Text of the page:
On 26 September at Wanaka’s popular coffee stop Urban Grind, more than two dozen entrepreneurs and socially-minded community members gathered to learn about social enterprise – business models that serve a purpose beyond profit.
The event was part of the monthly Entrepreneur Coffee Jam series organised by Startup Queenstown Lakes. The lively discussion featured advice and expertise from Sophie Ward of Wastebusters and Barry Grehan of Urban Village.
“Social enterprise is on everyone’s lips right now,” said discussion moderator Richard Liew, publisher of NZ Entrepreneur Magazine. “We are becoming more and more aware that when you decide to go into business, there are other motives besides profit and world domination.
Akina Foundation, New Zealand’s leading entity on social enterprise, defines the concept as “Social enterprises use business models as a tool to help solve social, cultural and environmental issues. They are often profit-making businesses, but they invest the majority of their profit and expenditure in positive outcomes (their impact). “We use our business to achieve our mission of getting to zero waste in our community,” said Ward. “All of our decisions are not about making more money, but will the action help us better achieve that mission.”
Locally, there is a strong interest in creating businesses that impact society and the environment. “We have seen a very strong representation of entrepreneurs in our workshops and programmes who are motivated by making an impact in Wanaka,” said James Burnes, CEO of Startup Queenstown Lakes. “There is a strong sense of community-first here, and we’d like to help those locally who want to make an impact do so.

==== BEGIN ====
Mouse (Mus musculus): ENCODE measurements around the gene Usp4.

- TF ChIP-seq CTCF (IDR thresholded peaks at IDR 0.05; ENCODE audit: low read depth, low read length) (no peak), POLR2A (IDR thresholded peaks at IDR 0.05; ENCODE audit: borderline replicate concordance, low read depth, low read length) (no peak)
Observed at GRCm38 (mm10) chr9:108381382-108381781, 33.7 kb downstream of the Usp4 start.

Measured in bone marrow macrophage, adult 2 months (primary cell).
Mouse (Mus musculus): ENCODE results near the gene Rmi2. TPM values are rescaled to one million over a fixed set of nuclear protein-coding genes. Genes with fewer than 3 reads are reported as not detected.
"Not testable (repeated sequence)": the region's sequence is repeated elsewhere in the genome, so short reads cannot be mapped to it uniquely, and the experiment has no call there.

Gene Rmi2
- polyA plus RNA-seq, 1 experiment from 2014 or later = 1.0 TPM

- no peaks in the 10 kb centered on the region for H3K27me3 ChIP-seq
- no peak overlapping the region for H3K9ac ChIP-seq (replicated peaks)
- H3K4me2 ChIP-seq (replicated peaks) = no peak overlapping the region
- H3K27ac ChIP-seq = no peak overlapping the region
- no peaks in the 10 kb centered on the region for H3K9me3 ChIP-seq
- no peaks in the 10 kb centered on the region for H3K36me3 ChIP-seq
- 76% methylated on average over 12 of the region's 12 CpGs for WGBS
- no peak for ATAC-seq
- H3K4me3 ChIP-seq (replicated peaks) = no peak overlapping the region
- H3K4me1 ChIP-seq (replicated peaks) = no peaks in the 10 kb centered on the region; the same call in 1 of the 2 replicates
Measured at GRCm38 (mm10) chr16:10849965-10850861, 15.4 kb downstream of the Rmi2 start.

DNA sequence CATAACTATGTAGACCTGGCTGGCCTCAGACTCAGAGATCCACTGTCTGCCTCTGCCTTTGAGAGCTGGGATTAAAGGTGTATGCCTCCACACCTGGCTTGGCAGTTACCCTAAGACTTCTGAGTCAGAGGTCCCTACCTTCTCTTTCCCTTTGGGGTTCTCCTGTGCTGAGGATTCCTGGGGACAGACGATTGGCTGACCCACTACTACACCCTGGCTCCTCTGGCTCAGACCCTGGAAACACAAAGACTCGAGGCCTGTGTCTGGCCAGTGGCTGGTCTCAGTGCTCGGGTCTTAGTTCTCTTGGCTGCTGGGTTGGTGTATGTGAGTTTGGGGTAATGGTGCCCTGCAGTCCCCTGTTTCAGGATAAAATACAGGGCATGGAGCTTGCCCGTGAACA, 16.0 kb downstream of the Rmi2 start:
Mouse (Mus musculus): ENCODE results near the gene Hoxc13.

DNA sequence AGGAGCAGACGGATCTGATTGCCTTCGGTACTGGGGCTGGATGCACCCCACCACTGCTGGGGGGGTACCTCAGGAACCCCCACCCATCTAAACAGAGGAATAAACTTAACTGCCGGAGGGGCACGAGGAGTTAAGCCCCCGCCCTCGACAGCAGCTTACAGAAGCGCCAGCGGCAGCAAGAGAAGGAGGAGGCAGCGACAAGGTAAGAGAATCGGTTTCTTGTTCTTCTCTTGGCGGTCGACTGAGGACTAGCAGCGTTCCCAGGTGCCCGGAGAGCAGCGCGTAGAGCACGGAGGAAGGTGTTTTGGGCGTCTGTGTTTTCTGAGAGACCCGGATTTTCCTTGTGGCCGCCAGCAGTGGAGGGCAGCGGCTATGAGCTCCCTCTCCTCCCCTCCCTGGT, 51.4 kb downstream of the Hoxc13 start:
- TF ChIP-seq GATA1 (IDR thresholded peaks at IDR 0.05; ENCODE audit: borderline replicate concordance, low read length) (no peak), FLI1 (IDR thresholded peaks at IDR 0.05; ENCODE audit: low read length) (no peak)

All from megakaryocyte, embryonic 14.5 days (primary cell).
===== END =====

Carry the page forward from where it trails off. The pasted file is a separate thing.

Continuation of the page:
Burnes announced at the event “Business With Purpose: A social enterprise initiative for Wanaka” to be run by Startup Queenstown Lakes with support from Wastebusters, Urban Village, and Akina Foundation. “Over the next 6 months, starting iwth today’s conversation, we’ll be hosting several workshops and programmes with a social-enterprise focus. Our goal will be to help those who want to create a sustainable business model also achieve an impact.”
The timing is right noted Liew. “Creating business solely for profit is becoming increasingly old-fashioned,” said Liew. “Many founders are looking to achieve the triple bottom line: good for shareholders, good for customers, and good for society and the environment. This is as good of a place as any to do it.
Businesses like Wastebusters, Urban Village and others are starting the movement – and it doesn’t require government funding or support to do it. “I love the way we can combine business with purpose to make an impact. We’ve stood entirely on our own since the beginning,” said Ward.